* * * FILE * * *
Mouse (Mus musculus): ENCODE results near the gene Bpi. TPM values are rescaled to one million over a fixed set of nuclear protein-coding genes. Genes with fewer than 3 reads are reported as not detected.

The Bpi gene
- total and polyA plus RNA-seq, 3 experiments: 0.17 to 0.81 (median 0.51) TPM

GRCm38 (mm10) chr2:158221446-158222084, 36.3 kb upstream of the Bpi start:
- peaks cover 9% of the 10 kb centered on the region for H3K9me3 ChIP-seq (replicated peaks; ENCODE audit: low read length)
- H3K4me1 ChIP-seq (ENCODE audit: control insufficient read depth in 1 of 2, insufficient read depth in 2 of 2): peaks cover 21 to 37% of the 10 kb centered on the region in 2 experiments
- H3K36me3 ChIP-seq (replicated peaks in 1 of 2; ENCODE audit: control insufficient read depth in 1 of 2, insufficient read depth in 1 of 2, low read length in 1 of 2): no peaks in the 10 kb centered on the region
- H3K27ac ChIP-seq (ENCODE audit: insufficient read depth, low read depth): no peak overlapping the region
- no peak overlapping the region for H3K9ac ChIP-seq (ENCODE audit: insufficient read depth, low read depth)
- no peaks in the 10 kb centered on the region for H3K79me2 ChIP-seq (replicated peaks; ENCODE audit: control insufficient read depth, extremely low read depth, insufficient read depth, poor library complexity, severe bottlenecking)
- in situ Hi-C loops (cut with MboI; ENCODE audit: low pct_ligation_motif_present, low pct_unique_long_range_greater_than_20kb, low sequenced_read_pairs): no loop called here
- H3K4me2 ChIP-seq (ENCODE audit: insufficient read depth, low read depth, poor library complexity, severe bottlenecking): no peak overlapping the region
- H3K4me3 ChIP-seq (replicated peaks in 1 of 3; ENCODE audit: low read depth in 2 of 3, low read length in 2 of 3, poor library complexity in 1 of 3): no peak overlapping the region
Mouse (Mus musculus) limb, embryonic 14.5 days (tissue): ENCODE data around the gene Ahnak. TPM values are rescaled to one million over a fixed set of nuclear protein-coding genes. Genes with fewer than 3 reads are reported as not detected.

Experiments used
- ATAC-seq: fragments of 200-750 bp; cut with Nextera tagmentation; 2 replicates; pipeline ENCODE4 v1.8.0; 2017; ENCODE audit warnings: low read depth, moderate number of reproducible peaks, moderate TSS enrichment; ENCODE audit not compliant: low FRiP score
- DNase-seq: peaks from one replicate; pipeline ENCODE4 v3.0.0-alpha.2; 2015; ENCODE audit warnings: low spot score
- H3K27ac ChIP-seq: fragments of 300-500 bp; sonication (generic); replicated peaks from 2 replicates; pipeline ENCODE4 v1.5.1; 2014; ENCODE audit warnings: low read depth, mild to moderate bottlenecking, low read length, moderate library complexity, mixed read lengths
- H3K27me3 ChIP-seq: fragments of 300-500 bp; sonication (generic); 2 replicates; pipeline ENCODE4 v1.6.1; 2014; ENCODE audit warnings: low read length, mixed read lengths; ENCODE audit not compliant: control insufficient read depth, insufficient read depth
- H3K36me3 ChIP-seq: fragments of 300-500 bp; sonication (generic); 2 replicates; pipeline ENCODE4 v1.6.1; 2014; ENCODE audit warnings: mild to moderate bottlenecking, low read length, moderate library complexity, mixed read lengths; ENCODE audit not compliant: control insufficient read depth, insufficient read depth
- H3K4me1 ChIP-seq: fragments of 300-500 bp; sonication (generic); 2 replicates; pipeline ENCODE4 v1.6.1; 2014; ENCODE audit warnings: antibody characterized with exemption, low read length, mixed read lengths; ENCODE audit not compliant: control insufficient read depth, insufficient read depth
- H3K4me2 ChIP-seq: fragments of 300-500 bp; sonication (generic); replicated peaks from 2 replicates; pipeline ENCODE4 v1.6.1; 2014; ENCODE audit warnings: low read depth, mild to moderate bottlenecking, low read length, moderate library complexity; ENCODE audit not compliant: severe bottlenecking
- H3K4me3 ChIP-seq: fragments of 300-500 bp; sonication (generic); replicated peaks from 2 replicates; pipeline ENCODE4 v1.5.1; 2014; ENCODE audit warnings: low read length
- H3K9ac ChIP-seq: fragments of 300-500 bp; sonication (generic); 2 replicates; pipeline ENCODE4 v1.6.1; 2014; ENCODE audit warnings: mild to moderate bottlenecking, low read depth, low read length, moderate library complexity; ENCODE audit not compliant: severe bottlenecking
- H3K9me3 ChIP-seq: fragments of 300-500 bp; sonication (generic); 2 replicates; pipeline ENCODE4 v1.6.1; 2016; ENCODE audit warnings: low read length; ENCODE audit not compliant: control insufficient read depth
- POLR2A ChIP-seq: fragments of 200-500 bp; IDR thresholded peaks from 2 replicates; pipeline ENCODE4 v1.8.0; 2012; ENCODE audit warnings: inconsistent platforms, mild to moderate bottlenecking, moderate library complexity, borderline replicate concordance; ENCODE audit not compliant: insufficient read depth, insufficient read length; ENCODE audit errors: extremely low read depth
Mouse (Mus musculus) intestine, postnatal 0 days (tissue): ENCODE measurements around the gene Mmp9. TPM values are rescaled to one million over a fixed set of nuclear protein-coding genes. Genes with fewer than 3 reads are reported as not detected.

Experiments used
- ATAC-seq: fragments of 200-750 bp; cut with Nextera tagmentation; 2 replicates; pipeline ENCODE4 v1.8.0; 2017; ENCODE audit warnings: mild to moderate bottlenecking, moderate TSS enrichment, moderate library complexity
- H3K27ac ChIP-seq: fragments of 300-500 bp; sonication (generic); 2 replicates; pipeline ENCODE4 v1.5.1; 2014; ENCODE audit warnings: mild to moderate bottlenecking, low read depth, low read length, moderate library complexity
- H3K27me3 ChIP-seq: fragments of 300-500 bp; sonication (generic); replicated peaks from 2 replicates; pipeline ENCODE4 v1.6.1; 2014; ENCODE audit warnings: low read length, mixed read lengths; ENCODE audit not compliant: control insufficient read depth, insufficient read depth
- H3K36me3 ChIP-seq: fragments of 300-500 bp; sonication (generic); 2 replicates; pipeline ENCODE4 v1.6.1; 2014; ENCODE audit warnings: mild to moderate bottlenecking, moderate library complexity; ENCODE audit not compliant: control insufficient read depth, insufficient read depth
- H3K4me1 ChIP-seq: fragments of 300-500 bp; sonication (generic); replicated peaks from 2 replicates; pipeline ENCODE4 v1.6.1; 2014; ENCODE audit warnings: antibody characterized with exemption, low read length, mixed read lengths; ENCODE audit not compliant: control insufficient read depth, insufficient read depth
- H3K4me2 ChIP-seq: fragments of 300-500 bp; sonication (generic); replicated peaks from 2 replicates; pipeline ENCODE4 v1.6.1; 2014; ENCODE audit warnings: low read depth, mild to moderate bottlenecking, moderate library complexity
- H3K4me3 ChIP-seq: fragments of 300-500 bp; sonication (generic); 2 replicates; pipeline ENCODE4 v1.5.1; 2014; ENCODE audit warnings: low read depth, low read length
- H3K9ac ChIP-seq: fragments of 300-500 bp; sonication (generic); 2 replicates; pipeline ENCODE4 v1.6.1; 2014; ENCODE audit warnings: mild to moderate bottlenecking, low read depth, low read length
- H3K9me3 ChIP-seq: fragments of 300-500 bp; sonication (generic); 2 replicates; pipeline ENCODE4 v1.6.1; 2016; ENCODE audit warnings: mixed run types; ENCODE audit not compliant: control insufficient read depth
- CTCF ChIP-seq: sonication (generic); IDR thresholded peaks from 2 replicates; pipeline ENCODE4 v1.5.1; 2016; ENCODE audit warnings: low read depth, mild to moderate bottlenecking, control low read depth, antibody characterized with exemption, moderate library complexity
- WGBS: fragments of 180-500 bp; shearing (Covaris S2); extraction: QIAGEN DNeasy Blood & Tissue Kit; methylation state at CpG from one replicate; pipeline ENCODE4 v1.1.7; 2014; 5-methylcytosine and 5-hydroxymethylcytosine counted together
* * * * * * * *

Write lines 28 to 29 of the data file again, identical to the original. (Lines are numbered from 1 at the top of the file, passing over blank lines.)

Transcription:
Experiments used
- ATAC-seq: fragments of 200-750 bp; cut with Nextera tagmentation; 2 replicates; pipeline ENCODE4 v1.8.0; 2017; ENCODE audit warnings: mild to moderate bottlenecking, moderate TSS enrichment, moderate library complexity